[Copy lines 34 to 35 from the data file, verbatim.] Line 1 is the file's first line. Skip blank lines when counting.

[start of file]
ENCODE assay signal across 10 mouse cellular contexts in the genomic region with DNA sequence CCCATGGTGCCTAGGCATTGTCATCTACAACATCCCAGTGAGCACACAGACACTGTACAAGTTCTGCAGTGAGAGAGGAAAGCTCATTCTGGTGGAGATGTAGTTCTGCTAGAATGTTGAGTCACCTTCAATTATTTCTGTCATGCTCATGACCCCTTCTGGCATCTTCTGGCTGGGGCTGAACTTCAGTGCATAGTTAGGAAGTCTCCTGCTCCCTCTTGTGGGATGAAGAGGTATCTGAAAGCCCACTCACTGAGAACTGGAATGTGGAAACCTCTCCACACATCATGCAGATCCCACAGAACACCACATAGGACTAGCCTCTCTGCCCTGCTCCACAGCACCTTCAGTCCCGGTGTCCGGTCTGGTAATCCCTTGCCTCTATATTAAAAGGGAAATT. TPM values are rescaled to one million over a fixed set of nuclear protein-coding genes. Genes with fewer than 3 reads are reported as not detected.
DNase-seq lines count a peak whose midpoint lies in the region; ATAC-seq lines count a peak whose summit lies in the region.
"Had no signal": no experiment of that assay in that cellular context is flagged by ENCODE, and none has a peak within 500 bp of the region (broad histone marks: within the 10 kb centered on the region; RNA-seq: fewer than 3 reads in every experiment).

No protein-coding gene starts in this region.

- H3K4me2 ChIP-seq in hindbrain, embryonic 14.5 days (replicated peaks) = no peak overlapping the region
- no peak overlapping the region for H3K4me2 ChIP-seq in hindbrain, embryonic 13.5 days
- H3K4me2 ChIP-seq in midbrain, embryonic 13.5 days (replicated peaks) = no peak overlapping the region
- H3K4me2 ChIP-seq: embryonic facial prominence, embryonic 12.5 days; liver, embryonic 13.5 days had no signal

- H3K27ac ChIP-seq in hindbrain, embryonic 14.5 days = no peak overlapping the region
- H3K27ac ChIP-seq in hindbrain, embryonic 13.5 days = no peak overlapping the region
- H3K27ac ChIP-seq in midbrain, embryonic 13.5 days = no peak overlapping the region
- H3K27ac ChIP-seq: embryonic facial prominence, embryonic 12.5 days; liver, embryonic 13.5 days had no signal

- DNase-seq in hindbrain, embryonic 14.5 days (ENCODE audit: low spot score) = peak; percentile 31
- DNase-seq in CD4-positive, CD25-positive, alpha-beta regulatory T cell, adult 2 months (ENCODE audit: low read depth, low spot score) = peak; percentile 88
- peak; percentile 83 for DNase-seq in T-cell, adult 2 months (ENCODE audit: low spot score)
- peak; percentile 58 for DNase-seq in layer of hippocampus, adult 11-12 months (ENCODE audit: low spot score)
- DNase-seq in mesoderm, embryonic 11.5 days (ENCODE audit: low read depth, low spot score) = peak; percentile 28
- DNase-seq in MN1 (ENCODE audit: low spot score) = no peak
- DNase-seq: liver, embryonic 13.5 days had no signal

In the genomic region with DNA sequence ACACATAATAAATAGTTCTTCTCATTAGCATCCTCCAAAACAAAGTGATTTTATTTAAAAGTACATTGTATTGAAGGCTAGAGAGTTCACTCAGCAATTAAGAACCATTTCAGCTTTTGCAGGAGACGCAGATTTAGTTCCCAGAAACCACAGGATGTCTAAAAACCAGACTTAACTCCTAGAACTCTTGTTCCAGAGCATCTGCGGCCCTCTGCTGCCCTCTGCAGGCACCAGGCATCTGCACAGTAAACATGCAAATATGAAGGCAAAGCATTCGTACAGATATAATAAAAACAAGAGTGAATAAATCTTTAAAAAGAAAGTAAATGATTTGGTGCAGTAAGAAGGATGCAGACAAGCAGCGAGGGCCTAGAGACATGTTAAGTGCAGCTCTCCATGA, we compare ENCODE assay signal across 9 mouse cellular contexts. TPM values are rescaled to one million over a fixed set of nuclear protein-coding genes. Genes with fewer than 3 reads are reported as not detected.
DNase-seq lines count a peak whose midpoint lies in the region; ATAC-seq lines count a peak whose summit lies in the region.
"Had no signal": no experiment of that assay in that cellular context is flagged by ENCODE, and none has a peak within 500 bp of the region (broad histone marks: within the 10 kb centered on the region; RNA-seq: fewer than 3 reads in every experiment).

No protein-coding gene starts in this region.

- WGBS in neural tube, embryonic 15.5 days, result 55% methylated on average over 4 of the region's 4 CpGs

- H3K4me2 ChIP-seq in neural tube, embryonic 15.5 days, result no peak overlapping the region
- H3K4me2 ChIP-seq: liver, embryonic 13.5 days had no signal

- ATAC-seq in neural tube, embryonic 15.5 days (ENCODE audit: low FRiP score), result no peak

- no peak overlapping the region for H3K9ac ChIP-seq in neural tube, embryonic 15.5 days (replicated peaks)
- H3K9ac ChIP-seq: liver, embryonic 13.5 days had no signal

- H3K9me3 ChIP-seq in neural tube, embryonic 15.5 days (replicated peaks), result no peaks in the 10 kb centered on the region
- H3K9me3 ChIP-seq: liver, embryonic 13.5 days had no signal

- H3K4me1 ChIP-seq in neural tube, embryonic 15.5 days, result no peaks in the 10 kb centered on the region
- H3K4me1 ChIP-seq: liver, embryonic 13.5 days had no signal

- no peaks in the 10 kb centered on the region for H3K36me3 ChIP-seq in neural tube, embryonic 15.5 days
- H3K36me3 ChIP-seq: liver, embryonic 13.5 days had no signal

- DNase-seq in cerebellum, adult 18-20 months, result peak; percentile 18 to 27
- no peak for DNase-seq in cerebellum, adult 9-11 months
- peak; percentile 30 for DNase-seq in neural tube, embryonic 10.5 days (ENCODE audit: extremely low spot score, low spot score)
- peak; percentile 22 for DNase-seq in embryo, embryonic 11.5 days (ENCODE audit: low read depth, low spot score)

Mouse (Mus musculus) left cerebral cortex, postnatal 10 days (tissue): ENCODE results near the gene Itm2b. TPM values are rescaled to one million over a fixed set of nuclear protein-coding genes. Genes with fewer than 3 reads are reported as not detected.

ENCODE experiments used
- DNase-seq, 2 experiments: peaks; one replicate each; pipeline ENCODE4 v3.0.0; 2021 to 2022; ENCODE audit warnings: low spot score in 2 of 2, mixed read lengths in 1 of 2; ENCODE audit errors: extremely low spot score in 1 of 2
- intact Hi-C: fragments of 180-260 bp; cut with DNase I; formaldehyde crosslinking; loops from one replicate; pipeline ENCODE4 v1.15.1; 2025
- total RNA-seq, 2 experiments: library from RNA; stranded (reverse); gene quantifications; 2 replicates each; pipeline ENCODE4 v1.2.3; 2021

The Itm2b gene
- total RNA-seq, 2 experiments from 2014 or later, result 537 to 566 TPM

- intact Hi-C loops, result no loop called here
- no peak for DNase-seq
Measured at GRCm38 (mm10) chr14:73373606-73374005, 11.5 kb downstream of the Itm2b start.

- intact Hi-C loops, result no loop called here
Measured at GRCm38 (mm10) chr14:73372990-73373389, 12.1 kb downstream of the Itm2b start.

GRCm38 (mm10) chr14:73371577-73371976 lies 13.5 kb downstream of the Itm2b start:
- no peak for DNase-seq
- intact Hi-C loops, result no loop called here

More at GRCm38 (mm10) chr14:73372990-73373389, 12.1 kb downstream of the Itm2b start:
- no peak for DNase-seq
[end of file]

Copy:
- no peaks in the 10 kb centered on the region for H3K36me3 ChIP-seq in neural tube, embryonic 15.5 days
- H3K36me3 ChIP-seq: liver, embryonic 13.5 days had no signal